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Mandarin Duck

Aix galericulata

  • Family: Waterfowl – Anatidae
  • Appearance: Drakes very colourful, unmistakable plumage. Females resemble wood duck females, but are slightly paler with more distinct markings.
  • Size: Length 41–49 cm (16–19 in), wingspan 65–75 cm (25,5–29 in), weight 444–500 g (17.7–20 oz).
  • Nest: In holes in trees.
  • Breeding: 9–12 eggs incubated by females for 28–30 days. Ducklings learn to fly within 40–45 days.
  • Distribution: Original range in Eastern Asia. Escapees have thrived in Britain since the early 1900s. Only a few individuals seen in Finland yearly.
  • Migration: Migratory within original distribution area.
  • Diet: Various aquatic plants and parts of plants from the water surface or dabbled in shallow water. Also feeds on land, when will even eat nuts and seeds.
  • Calls: Fairly quiet. Drakes make shrill whistling warning calls when taking flight; females make a dull cackling call.

Mandarin Ducks slightly resemble Wood Ducks, though females can be identified in all plumages by the pale bases of their beaks and the round spots on their flanks. They also have less white around their eyes – their eye-rings and eye-stripes are narrower and more distinctly bordered.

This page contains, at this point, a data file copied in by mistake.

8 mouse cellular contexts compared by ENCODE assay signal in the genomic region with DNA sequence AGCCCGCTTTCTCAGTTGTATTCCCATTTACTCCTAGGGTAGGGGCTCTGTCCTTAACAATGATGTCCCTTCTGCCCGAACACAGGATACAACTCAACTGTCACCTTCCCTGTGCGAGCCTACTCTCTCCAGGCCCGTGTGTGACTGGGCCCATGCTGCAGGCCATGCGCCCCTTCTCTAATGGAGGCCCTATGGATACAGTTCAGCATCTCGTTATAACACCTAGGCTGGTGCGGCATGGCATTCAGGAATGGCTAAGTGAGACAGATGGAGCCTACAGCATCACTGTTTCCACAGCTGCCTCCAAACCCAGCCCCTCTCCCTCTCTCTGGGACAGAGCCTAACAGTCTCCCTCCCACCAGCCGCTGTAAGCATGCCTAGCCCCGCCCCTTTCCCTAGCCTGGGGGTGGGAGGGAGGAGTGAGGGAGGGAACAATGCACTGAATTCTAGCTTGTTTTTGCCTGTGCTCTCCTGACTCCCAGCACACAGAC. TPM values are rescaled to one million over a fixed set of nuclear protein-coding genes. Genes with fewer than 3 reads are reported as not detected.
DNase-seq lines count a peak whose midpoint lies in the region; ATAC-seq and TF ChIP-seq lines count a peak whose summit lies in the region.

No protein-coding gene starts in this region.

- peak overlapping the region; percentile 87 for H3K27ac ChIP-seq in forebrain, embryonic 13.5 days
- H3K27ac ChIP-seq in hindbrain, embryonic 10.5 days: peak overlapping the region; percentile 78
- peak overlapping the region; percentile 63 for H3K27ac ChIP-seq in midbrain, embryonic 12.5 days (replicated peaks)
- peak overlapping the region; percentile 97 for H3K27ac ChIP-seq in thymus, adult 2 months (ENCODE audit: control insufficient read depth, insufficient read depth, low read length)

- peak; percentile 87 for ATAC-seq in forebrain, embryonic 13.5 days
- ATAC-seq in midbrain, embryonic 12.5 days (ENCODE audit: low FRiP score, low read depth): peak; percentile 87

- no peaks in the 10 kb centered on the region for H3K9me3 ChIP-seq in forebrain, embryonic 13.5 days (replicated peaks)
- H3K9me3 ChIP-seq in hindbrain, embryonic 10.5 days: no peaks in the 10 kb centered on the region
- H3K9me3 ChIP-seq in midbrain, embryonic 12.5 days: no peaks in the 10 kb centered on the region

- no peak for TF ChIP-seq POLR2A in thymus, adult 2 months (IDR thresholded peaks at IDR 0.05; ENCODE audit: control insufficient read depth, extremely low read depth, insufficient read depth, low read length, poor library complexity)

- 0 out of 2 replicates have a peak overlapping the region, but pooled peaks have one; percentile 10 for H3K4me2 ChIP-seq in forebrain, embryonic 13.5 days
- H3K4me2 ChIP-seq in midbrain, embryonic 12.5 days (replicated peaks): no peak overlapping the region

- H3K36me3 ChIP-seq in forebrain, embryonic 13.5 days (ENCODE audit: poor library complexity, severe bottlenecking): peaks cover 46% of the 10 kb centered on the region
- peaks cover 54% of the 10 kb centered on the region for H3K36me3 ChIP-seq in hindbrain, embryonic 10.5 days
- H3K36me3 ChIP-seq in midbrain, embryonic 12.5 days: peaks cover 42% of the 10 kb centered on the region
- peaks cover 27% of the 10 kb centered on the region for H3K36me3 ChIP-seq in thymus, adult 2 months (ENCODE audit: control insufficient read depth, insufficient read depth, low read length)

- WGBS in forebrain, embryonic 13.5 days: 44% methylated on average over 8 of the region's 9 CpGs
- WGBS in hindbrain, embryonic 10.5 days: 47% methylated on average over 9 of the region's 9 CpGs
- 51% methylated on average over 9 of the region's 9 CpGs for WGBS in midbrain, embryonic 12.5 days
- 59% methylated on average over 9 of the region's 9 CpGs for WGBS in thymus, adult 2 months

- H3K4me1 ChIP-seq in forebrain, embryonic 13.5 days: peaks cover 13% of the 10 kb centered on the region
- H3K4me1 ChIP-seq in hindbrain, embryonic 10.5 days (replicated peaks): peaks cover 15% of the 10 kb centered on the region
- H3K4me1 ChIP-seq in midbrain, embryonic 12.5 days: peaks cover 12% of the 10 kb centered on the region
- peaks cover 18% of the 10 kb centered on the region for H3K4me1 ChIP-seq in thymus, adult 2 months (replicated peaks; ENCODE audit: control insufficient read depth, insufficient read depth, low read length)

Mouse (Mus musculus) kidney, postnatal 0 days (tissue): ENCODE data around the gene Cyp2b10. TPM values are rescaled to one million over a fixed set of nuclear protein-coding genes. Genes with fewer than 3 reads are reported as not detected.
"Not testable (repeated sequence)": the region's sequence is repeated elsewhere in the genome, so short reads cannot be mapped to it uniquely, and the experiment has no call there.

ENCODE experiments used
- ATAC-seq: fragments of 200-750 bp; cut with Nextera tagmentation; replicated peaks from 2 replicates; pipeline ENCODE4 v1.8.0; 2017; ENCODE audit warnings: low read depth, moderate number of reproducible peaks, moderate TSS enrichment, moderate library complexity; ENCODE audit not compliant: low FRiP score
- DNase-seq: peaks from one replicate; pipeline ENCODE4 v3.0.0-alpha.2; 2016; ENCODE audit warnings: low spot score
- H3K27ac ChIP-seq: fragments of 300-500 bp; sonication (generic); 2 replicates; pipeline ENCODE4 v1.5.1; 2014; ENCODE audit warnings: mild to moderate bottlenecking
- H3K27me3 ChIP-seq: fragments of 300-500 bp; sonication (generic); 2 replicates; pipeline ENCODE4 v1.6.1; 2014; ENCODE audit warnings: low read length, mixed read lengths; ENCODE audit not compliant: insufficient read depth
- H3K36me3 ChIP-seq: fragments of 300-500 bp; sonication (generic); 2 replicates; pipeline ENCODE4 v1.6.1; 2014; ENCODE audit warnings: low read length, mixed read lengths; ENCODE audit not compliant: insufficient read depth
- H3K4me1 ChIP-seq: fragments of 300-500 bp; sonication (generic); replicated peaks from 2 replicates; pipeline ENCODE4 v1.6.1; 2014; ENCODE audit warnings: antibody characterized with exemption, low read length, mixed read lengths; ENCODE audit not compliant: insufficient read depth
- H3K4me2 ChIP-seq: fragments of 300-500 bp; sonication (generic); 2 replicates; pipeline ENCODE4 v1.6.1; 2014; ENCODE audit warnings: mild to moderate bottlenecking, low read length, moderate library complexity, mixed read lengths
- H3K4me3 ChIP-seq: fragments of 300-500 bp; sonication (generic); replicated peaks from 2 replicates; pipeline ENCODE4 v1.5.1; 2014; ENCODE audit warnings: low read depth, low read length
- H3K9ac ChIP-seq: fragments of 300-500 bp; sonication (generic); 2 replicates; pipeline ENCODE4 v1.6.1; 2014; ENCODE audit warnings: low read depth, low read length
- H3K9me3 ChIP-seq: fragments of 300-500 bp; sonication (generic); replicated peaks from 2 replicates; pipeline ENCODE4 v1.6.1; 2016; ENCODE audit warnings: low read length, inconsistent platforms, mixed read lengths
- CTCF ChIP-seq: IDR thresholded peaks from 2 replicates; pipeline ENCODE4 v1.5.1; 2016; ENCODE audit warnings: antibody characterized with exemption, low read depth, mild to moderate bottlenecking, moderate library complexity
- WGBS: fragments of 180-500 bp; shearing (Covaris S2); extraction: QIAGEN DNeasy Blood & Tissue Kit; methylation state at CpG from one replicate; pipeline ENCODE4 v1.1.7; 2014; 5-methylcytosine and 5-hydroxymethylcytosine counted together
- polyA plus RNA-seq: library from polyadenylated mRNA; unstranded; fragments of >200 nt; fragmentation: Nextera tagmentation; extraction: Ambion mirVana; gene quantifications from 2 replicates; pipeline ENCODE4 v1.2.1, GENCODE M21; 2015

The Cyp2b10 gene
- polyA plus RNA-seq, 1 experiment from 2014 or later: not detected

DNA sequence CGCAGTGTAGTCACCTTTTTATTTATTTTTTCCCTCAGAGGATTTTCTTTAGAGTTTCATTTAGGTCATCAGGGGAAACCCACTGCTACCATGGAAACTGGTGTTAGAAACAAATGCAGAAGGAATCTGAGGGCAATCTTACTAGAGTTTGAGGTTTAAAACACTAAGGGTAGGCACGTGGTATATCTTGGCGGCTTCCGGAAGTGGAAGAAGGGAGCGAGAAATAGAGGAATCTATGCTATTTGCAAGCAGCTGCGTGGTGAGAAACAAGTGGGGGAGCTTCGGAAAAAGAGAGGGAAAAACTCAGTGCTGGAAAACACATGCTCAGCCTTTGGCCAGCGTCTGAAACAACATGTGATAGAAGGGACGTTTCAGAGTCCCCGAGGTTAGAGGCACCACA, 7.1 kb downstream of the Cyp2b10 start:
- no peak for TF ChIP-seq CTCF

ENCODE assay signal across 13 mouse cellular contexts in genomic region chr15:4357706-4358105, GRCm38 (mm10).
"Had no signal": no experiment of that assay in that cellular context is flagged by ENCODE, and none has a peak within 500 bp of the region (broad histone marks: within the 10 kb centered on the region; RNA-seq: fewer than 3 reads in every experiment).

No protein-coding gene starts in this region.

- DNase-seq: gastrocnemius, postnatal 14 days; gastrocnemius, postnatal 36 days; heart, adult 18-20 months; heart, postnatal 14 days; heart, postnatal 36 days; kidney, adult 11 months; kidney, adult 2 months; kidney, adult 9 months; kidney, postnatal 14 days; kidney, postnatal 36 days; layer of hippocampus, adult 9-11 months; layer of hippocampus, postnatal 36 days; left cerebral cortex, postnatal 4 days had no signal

Adult males are unmistakable. A broad white streak starts from their beaks, widening behind their eyes, and ending as part of a colourful ruff behind their necks. The long orange plumes on their cheeks and neck look as if they have been combed when wet. Two orange “sails” stick up from their backs. Their flanks are brownish, and they have white patches under their tails, and metallic dark violet breasts. Their upper parts are mainly dark and glossy. They have dark irises, and red beaks with pale bases.

Adult females and young birds resemble Wood Ducks, but they have less white around their eyes, their heads are paler, and the white spot on the base of their beaks is shaped differently. The spotted markings on their flanks are also more distinct. Females’ eyes are dark brown, and their beaks are yellowish green with pale bases (unlike the darker beaks of female wood ducks).

Other species from the same genus
Other species from the same family

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